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US changes valuing methodology in antidumping disputes
28
Aug '13
The US Department of Commerce's International Trade Administration has issued a final rule modifying its method of valuing the price of inputs in antidumping duty proceedings involving non-market economy countries. The rule will apply to all AD proceedings or segments of proceedings initiated on or after 3 September 2013.

It generally appears that this change will make it easier for the ITA to calculate higher AD duty rates on goods from NME countries such as mainland China and Vietnam. In AD proceedings involving NME countries, the ITA calculates normal value by valuing the NME producer's factors of production, to the extent possible, using prices from a market economy that is at a comparable level of economic development and is also a significant producer of comparable merchandise.

When an NME producer purchases inputs from market economy suppliers and pays for those purchases in a market economy currency, the ITA normally uses the weighted-average price paid by the NME producer for these inputs to value the input in question. When a portion of the input is purchased from a market economy supplier and the remainder from an NME supplier, the ITA will normally use the price paid for the input sourced from market economy supplier to value all of the input provided that the volume of the market economy input as a share of total purchases from all sources exceeds 33 percent.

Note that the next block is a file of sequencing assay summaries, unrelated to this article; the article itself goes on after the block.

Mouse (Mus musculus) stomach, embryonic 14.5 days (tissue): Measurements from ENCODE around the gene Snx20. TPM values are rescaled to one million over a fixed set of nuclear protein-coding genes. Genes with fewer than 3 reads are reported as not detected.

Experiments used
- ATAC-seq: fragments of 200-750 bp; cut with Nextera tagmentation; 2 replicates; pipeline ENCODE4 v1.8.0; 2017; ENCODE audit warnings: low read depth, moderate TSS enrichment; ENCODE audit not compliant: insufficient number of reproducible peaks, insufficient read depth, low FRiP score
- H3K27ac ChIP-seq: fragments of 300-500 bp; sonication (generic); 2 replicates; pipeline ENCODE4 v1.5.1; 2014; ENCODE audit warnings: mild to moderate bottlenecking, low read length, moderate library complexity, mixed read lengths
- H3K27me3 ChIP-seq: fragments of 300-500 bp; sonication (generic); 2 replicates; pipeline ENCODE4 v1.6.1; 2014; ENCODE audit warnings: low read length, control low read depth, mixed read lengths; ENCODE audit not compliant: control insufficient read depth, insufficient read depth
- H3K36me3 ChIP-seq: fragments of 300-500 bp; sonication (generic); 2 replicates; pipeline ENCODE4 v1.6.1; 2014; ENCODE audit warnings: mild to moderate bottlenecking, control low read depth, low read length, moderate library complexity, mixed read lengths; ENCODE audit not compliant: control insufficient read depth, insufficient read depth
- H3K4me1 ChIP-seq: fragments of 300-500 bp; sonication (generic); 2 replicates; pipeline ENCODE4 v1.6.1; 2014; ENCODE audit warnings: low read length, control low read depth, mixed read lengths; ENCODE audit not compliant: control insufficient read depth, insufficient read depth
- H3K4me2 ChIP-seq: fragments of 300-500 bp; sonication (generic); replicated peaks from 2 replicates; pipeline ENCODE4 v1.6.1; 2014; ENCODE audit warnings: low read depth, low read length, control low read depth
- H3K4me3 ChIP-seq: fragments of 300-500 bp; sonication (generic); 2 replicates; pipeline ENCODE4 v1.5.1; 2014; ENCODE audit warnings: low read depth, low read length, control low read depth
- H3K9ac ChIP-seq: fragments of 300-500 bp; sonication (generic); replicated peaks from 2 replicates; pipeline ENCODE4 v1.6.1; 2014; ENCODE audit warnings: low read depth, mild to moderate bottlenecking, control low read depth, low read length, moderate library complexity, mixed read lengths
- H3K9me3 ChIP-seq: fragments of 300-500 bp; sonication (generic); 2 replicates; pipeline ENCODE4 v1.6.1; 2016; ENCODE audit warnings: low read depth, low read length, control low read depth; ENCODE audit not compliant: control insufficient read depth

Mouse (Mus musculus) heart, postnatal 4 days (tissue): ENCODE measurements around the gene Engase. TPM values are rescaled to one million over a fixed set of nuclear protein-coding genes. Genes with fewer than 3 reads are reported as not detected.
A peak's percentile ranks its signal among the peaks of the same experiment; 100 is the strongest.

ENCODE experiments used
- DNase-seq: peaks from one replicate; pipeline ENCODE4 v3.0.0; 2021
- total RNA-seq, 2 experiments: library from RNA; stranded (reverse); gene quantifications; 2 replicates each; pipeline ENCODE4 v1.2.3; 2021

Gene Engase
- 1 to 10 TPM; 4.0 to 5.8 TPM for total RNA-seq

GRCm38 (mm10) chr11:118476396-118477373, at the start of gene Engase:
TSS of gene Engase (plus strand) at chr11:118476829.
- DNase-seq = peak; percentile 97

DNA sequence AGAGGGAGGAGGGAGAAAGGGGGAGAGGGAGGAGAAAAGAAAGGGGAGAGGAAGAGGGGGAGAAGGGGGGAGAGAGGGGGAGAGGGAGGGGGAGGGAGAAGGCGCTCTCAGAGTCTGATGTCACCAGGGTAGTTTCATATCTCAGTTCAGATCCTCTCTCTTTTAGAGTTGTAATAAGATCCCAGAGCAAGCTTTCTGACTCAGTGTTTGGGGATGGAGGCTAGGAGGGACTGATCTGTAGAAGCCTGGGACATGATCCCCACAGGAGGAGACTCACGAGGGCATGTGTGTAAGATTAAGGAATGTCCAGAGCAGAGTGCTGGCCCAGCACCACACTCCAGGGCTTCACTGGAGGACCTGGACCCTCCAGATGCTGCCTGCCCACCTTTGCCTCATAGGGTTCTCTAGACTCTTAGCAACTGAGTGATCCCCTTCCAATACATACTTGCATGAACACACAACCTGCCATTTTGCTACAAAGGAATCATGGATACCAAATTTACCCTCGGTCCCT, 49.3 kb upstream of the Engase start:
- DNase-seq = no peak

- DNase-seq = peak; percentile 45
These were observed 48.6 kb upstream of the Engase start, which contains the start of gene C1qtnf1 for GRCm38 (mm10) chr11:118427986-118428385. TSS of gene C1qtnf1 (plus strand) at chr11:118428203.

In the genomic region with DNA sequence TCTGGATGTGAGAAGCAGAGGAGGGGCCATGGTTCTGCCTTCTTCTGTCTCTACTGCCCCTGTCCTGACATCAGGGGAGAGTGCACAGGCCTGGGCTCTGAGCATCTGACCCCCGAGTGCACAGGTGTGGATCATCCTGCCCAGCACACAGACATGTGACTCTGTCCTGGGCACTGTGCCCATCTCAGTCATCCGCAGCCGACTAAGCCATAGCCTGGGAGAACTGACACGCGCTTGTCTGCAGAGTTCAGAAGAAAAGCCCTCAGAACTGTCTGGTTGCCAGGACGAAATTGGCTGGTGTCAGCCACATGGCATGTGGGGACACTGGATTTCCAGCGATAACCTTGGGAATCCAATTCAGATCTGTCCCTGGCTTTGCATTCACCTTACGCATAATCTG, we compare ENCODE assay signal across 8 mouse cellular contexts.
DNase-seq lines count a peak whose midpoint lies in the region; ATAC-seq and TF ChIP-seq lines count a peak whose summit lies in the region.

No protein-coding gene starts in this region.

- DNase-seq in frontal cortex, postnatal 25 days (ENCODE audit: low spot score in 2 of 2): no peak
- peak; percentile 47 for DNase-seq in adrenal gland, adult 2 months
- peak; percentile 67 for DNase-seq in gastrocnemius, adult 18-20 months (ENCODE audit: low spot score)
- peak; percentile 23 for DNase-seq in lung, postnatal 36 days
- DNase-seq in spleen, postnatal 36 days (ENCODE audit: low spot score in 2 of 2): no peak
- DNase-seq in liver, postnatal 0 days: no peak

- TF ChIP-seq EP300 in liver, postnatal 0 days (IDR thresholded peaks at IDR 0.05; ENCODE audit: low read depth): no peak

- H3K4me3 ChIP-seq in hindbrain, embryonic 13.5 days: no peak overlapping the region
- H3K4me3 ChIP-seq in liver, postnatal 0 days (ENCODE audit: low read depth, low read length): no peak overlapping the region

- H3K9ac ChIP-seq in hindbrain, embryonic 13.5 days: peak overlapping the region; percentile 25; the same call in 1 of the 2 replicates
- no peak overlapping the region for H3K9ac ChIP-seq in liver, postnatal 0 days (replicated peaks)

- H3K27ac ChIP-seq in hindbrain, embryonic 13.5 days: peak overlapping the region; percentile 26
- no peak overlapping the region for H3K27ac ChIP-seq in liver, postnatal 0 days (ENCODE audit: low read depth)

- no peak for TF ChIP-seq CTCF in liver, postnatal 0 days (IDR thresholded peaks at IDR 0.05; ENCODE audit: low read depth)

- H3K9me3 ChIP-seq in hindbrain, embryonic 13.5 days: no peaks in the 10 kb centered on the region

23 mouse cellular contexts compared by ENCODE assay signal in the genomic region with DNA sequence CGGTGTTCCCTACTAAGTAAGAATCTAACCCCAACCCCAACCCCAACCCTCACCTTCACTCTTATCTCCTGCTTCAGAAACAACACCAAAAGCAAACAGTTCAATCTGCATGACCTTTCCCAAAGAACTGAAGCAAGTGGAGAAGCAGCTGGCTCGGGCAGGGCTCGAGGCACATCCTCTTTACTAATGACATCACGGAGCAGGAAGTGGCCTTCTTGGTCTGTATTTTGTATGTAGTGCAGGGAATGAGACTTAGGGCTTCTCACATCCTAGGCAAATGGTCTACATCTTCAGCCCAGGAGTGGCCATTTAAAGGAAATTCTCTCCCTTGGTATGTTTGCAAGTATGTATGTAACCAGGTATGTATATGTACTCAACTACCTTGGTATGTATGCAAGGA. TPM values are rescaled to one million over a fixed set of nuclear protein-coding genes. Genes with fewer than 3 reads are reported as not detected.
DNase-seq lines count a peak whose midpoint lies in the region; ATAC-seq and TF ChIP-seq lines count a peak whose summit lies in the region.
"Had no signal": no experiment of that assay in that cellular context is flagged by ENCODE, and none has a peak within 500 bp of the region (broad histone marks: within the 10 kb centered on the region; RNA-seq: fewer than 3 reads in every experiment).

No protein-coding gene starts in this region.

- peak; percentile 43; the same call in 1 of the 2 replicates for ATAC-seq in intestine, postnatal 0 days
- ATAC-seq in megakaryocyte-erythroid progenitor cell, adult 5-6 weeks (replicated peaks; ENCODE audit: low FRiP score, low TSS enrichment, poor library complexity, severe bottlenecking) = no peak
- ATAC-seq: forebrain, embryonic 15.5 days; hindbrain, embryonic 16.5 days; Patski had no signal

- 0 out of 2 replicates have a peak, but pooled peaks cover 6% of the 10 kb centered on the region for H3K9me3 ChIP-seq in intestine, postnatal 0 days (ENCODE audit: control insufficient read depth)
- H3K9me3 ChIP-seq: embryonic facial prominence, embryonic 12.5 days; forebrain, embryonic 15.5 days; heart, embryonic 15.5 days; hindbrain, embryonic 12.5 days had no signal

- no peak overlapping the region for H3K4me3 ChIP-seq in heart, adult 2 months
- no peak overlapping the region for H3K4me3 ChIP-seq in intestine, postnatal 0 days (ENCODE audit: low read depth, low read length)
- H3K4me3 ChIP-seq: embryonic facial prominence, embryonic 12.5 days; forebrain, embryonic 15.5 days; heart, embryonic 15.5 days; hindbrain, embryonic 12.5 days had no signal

If that threshold is not met the ITA weight-averages the market economy purchase price and an appropriate surrogate value, using as weights the relative quantities of the input imported and purchased from domestic sources.

The ITA has now decided to increase from 33 percent to 85 percent the share of total purchases of the input (both foreign and domestic) that must be made from market economy suppliers from one or more market economy countries during a particular period of investigation or administrative review in order for the weighted-average purchase price paid to the market economy supplier to be used to value all of the input.

When the 85 percent threshold is not met the ITA will weight-average the market economy purchase price(s) and an appropriate surrogate value using the respective quantities of the input sourced from market economy and NME suppliers. The ITA has also added a requirement that the market economy input at issue actually be produced in one or more market economy countries, not just sold through them, to address concerns that the pricing of an NME-produced input by a market economy supplier (or reseller) can be distorted by NME cost or supply factors.

Several commenters questioned the ITA's decision to raise the 33 percent threshold to 85 percent. One commenter, for example, argued that there does not appear to be a reason for this change when the agency had been using it for years. The ITA responded that, upon review of its past practice, it determined that when a company's purchases from market economy suppliers represent only 33 percent of its total purchases that amount does not constitute a sufficient quantity to be representative of the input prices that the company would pay to source all of its purchases from market economy suppliers.


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